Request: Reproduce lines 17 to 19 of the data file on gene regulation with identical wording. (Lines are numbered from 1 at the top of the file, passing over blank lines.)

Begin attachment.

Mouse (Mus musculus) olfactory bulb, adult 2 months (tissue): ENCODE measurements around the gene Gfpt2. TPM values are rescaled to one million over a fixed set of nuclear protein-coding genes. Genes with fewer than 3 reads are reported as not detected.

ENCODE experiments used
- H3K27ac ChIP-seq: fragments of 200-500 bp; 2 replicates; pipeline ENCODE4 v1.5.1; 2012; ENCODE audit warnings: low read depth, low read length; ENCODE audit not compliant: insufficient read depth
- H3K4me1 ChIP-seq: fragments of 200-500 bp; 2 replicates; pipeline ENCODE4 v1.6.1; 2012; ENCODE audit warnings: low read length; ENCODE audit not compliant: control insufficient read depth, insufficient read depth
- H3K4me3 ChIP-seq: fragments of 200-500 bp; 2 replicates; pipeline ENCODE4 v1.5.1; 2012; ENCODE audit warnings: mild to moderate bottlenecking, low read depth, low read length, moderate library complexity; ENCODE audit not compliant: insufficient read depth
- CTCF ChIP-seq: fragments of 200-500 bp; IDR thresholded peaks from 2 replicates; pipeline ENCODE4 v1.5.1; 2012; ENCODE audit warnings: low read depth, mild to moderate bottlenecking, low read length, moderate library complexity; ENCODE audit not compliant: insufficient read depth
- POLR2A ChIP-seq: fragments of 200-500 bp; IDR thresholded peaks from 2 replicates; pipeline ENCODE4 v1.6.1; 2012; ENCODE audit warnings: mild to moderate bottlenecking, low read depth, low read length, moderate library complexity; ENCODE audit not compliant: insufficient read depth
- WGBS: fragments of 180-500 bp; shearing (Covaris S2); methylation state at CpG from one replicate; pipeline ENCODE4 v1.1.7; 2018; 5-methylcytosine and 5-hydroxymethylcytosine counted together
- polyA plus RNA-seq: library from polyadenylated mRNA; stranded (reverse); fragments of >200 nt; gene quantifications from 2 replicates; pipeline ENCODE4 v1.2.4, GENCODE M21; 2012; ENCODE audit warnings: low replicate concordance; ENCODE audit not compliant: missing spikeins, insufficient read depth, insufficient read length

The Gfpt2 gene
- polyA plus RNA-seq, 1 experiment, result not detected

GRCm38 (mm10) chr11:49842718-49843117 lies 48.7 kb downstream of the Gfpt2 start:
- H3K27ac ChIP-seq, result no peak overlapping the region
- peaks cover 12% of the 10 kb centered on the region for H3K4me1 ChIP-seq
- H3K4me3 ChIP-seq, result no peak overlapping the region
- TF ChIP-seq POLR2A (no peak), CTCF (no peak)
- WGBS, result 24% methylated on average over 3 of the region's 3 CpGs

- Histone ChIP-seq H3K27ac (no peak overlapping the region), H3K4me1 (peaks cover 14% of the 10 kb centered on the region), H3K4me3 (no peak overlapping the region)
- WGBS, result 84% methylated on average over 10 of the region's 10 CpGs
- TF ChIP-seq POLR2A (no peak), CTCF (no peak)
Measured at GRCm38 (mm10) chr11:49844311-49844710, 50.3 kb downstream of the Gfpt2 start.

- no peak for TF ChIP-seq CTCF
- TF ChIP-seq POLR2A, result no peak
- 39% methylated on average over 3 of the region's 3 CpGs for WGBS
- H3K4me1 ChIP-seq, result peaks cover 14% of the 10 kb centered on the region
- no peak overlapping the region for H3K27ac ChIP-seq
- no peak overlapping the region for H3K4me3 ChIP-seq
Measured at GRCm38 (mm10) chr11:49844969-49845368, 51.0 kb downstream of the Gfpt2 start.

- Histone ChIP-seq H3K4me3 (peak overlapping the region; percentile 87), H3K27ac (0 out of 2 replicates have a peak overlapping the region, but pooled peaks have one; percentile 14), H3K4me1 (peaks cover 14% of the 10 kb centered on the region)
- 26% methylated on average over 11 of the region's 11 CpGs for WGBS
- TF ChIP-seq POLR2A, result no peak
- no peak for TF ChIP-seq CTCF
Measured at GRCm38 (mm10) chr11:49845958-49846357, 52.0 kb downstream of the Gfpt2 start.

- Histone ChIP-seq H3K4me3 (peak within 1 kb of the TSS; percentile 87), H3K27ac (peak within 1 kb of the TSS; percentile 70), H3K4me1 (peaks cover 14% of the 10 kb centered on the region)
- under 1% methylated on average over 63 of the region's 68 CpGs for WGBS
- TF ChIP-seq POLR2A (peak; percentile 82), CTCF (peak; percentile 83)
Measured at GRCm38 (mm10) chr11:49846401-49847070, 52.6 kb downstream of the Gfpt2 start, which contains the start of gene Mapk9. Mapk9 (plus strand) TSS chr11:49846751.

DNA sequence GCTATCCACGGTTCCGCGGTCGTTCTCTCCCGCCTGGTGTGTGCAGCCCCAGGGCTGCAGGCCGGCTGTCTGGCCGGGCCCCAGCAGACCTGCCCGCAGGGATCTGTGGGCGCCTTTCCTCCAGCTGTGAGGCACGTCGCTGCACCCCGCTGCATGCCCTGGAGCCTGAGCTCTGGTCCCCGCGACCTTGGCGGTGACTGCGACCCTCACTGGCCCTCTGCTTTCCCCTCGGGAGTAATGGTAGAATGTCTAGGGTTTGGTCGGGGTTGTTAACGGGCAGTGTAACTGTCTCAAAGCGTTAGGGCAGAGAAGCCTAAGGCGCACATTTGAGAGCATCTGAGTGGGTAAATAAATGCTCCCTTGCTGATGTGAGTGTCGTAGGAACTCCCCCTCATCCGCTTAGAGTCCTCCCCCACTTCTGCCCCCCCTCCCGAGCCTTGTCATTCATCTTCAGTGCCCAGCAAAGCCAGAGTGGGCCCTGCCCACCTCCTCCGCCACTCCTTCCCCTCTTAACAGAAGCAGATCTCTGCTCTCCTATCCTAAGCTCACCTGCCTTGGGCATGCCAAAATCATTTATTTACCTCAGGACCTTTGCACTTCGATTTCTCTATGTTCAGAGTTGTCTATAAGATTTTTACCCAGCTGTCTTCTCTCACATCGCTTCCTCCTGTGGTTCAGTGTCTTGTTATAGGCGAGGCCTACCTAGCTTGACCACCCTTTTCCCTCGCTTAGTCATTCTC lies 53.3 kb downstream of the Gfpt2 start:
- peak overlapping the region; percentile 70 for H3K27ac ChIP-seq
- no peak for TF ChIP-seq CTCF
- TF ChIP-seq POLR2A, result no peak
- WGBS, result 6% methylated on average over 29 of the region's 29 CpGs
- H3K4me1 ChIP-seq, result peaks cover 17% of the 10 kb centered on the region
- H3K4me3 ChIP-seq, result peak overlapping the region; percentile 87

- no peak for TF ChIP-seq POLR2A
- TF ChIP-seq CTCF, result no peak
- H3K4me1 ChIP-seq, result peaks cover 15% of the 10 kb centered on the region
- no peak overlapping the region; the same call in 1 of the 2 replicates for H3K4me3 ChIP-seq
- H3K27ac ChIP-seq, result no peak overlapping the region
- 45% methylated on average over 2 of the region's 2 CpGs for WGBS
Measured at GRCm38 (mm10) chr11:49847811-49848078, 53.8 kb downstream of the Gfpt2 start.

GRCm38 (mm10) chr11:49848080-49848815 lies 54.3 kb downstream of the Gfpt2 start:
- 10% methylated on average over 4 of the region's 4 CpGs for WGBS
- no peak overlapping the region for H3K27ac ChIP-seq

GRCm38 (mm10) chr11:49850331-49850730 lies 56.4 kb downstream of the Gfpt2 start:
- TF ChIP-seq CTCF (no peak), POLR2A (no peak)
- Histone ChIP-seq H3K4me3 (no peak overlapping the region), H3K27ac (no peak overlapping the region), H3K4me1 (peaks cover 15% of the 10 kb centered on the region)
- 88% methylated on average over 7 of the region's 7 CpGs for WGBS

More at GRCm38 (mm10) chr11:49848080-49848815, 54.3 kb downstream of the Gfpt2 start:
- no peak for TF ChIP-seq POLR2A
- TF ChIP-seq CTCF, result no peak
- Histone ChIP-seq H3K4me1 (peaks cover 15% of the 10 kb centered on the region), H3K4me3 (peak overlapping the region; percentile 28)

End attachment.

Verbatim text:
- WGBS, result 24% methylated on average over 3 of the region's 3 CpGs

- Histone ChIP-seq H3K27ac (no peak overlapping the region), H3K4me1 (peaks cover 14% of the 10 kb centered on the region), H3K4me3 (no peak overlapping the region)
- WGBS, result 84% methylated on average over 10 of the region's 10 CpGs